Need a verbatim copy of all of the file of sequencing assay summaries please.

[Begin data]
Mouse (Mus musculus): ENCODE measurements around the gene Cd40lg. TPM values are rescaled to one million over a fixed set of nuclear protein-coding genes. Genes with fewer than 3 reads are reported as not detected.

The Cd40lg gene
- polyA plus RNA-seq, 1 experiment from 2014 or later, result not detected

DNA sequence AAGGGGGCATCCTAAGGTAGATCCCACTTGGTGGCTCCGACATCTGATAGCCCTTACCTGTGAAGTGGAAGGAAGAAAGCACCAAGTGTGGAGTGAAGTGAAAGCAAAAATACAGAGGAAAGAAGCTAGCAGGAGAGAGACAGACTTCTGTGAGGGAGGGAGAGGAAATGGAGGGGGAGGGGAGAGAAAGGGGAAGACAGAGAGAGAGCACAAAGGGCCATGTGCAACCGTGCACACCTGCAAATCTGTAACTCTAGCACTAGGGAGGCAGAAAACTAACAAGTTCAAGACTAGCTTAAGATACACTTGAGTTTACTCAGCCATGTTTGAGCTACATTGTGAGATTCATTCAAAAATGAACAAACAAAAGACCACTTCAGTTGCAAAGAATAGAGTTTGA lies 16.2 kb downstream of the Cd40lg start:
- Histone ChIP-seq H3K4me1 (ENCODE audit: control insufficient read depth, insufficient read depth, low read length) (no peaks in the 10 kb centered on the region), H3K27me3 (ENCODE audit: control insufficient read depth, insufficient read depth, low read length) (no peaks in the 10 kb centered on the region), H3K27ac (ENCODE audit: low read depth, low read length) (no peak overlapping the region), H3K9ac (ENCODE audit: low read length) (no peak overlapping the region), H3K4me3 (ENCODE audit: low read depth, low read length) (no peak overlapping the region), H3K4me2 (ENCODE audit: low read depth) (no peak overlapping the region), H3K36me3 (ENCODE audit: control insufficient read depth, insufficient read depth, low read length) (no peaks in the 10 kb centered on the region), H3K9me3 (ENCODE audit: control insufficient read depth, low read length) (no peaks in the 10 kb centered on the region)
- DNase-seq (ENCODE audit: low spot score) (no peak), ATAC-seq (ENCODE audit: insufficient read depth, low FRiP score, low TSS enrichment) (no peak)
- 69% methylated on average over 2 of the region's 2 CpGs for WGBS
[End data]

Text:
Mouse (Mus musculus): ENCODE measurements around the gene Cd40lg. TPM values are rescaled to one million over a fixed set of nuclear protein-coding genes. Genes with fewer than 3 reads are reported as not detected.

The Cd40lg gene
- polyA plus RNA-seq, 1 experiment from 2014 or later, result not detected

DNA sequence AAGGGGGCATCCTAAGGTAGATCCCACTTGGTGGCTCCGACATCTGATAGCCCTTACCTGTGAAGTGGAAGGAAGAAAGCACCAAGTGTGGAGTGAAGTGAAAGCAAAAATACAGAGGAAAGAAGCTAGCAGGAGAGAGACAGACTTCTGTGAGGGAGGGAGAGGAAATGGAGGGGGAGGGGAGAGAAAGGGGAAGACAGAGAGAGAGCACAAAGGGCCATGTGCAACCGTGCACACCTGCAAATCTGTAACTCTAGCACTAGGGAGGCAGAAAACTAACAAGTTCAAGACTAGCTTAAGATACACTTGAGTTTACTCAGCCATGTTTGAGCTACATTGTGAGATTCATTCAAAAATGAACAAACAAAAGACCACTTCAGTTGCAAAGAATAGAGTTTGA lies 16.2 kb downstream of the Cd40lg start:
- Histone ChIP-seq H3K4me1 (ENCODE audit: control insufficient read depth, insufficient read depth, low read length) (no peaks in the 10 kb centered on the region), H3K27me3 (ENCODE audit: control insufficient read depth, insufficient read depth, low read length) (no peaks in the 10 kb centered on the region), H3K27ac (ENCODE audit: low read depth, low read length) (no peak overlapping the region), H3K9ac (ENCODE audit: low read length) (no peak overlapping the region), H3K4me3 (ENCODE audit: low read depth, low read length) (no peak overlapping the region), H3K4me2 (ENCODE audit: low read depth) (no peak overlapping the region), H3K36me3 (ENCODE audit: control insufficient read depth, insufficient read depth, low read length) (no peaks in the 10 kb centered on the region), H3K9me3 (ENCODE audit: control insufficient read depth, low read length) (no peaks in the 10 kb centered on the region)
- DNase-seq (ENCODE audit: low spot score) (no peak), ATAC-seq (ENCODE audit: insufficient read depth, low FRiP score, low TSS enrichment) (no peak)
- 69% methylated on average over 2 of the region's 2 CpGs for WGBS